In December 2013, I wrote a piece for this blog entitled, Cracks in the Church Dyke at the Royal Commission, which posed the question: the real issue now is whether the Truth, Justice and Healing Council, (TJHC), representing the Church at the Royal Commission, will come clean over canon law, or the dyke will be opened by a thousand cuts: https://johnmenadue.com/blog/?p=1015. The dyke I was referring to was that erected by Pope Benedict XVI in his Pastoral Letter to the Irish people of March 2010, where he ignored the criticisms of canon law by the Murphy Commission in Ireland and its finding that “the structures and rules of the Catholic Church facilitated the cover up”. Instead, he blamed the bishops for failing to deal with these priests through “the long established norms of canon law.” That was an extraordinary statement because as far back as 1988, as Cardinal Ratzinger, Prefect of the Congregation for the Doctrine of the Faith, he had complained to the Vatican’s chief canon lawyer, Cardinal Castillo Lara about the inadequacies of canon law for dealing with child sexual abuse. He set the strategy to be followed by the rest of the Church over the cover up: blame individual bishops, and do not mention canon law or the Vatican.
That strategy was followed by the Victorian Church in its 147 page submission, Facing the Truth, to the Victorian Parliamentary Inquiry in which it made no mention of the imposition of the pontifical secret over child sexual abuse allegations or the serious deficiencies in the canonical disciplinary system, and bishops in evidence blamed their predecessors for the cover up. The TJHC in its 207 page submission of September 2014 to the Royal Commission followed the same line. The TJHC CEO, Francis Sullivan, described the submission as “the most comprehensive document ever produced by the Church dealing with child sexual abuse…a warts-and-all history, going back many decades.” But the biggest warts of all, the pontifical secret and the inadequacy of the Church’s disciplinary system are never mentioned.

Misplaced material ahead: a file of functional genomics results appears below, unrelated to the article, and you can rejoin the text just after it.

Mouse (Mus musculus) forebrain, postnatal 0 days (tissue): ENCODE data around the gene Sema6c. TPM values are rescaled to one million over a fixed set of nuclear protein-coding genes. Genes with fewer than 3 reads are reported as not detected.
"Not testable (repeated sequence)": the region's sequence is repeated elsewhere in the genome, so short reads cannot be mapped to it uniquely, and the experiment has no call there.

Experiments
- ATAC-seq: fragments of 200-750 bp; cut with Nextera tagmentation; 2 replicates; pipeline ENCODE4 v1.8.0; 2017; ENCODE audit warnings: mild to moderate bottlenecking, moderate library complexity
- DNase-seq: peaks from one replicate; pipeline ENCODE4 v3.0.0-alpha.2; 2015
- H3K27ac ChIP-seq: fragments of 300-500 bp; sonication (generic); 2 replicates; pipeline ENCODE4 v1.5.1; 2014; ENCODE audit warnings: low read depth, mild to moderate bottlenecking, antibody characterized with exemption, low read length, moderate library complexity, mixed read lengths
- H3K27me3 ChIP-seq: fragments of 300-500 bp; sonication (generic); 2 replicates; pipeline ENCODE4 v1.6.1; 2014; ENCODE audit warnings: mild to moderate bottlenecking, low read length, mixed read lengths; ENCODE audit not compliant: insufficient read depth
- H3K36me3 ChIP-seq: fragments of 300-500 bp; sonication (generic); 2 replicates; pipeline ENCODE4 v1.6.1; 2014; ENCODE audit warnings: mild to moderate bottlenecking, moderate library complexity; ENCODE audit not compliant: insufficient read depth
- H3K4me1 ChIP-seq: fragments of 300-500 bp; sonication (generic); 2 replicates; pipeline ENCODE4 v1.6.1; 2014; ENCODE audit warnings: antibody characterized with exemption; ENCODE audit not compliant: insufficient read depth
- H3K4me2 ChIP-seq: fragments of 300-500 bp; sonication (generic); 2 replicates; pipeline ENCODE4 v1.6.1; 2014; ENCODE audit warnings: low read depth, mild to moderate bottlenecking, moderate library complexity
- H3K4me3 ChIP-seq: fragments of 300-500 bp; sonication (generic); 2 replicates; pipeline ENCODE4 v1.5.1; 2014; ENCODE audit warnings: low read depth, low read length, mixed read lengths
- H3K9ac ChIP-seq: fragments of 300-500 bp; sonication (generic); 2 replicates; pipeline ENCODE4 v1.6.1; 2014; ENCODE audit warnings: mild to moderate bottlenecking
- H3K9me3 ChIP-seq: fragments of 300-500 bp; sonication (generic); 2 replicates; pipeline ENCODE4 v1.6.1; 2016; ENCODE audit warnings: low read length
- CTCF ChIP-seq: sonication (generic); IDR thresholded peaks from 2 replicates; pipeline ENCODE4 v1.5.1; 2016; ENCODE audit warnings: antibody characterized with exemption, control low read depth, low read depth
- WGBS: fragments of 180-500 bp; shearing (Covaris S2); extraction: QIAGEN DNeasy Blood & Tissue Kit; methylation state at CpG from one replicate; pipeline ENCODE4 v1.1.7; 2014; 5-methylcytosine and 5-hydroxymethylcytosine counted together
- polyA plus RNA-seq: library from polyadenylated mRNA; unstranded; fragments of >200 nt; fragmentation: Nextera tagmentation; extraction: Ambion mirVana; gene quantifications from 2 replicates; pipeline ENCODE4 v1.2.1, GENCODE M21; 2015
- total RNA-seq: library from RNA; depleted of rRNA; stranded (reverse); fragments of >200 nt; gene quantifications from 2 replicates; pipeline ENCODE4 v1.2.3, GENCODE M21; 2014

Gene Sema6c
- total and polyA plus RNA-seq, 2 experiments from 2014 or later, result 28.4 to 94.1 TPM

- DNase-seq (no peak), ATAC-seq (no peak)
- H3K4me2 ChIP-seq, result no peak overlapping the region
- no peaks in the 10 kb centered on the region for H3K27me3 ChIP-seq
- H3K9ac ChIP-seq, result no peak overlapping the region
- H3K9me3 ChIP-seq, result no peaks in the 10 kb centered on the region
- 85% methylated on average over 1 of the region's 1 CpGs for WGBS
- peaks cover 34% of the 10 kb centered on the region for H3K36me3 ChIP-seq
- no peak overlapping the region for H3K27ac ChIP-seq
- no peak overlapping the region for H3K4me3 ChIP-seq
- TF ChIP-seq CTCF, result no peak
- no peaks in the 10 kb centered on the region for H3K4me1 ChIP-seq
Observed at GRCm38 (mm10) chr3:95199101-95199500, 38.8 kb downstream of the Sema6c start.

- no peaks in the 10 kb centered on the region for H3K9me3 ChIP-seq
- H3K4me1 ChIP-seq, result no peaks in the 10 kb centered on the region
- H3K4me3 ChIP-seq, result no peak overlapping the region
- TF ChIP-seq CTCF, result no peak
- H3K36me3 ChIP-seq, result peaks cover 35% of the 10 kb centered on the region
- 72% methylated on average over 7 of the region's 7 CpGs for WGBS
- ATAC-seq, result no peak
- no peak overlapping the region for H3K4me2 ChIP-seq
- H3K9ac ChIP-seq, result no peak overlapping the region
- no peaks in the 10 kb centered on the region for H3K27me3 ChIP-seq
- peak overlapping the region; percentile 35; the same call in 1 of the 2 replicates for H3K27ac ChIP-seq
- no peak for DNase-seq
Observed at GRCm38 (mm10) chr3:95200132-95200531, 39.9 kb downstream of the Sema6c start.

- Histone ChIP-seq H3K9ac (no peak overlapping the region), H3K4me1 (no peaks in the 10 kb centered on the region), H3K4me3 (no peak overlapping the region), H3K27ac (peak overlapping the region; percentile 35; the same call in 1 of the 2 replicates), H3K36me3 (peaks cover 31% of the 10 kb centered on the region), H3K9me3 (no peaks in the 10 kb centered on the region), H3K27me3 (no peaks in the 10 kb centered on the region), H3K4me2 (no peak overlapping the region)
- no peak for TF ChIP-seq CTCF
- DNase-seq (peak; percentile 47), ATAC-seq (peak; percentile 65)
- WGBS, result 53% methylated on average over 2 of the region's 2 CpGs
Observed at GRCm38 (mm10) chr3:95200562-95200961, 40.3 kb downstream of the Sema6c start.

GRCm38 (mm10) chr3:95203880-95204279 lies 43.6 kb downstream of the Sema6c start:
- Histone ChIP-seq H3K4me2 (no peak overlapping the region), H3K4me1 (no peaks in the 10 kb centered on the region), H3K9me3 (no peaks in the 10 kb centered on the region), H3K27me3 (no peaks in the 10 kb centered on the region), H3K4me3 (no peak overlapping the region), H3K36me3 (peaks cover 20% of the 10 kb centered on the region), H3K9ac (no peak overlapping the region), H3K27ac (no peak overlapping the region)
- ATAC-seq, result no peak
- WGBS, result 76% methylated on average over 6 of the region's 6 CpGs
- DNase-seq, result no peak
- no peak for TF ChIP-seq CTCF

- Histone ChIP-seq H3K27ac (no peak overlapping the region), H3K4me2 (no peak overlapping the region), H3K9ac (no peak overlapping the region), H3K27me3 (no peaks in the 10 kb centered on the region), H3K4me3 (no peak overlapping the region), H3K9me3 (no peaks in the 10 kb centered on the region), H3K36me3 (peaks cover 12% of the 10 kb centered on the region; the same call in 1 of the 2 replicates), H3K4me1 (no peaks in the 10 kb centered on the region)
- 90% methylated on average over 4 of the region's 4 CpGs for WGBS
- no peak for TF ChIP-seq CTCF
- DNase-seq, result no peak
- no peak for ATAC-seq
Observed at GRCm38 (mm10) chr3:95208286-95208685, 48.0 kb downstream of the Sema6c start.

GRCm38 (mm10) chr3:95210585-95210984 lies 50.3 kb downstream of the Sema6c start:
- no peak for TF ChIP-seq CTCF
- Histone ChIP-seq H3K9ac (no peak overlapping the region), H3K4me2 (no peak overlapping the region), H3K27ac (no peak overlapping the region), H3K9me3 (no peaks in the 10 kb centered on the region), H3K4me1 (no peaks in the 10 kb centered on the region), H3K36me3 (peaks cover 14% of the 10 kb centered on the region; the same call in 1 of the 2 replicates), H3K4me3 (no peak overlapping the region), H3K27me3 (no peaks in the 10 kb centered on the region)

The TJHC has just published its December 2014 Activity Report, and there are some indications that the Church may wish to avoid the thousand cuts. The report received instant media attention for the concession that celibacy in some circumstances may have contributed to the sexual abuse of children. Much more significant are the “emerging issues” the report identifies.
The report acknowledges that the culture of clericalism explains why “historically, leaders seem to have responded virtually identically to complaints of child sexual abuse” and that they “seemed to turn a blind eye either instinctively or deliberately to the abuse…protecting the institution rather than caring for the child” and that “this was and is inexcusable”. And then we read this:
“• There needs to be greater clarity around the role of the Vatican and its involvement with the way in which Church authorities in Australia responded to abuse allegations.”